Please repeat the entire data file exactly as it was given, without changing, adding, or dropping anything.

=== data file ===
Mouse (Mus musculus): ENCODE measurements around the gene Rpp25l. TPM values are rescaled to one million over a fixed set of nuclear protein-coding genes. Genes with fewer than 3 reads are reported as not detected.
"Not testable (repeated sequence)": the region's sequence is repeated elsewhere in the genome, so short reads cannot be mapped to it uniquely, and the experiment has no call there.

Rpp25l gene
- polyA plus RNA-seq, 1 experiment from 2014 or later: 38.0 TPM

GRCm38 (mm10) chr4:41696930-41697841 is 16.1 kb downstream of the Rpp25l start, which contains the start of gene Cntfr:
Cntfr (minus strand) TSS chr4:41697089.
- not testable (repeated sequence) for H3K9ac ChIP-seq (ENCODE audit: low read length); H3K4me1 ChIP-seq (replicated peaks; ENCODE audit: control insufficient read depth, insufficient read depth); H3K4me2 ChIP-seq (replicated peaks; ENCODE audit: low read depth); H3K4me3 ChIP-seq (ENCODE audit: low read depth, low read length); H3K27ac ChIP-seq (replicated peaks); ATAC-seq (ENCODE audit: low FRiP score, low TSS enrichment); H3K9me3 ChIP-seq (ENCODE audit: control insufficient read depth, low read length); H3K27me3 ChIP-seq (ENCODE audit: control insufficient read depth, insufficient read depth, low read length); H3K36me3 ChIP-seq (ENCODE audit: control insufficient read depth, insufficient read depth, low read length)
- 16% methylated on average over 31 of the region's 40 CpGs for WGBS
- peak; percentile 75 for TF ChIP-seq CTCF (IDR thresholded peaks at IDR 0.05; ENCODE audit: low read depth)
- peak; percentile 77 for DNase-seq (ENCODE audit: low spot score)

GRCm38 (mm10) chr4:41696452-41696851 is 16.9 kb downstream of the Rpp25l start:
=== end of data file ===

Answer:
Mouse (Mus musculus): ENCODE measurements around the gene Rpp25l. TPM values are rescaled to one million over a fixed set of nuclear protein-coding genes. Genes with fewer than 3 reads are reported as not detected.
"Not testable (repeated sequence)": the region's sequence is repeated elsewhere in the genome, so short reads cannot be mapped to it uniquely, and the experiment has no call there.

Rpp25l gene
- polyA plus RNA-seq, 1 experiment from 2014 or later: 38.0 TPM

GRCm38 (mm10) chr4:41696930-41697841 is 16.1 kb downstream of the Rpp25l start, which contains the start of gene Cntfr:
Cntfr (minus strand) TSS chr4:41697089.
- not testable (repeated sequence) for H3K9ac ChIP-seq (ENCODE audit: low read length); H3K4me1 ChIP-seq (replicated peaks; ENCODE audit: control insufficient read depth, insufficient read depth); H3K4me2 ChIP-seq (replicated peaks; ENCODE audit: low read depth); H3K4me3 ChIP-seq (ENCODE audit: low read depth, low read length); H3K27ac ChIP-seq (replicated peaks); ATAC-seq (ENCODE audit: low FRiP score, low TSS enrichment); H3K9me3 ChIP-seq (ENCODE audit: control insufficient read depth, low read length); H3K27me3 ChIP-seq (ENCODE audit: control insufficient read depth, insufficient read depth, low read length); H3K36me3 ChIP-seq (ENCODE audit: control insufficient read depth, insufficient read depth, low read length)
- 16% methylated on average over 31 of the region's 40 CpGs for WGBS
- peak; percentile 75 for TF ChIP-seq CTCF (IDR thresholded peaks at IDR 0.05; ENCODE audit: low read depth)
- peak; percentile 77 for DNase-seq (ENCODE audit: low spot score)

GRCm38 (mm10) chr4:41696452-41696851 is 16.9 kb downstream of the Rpp25l start: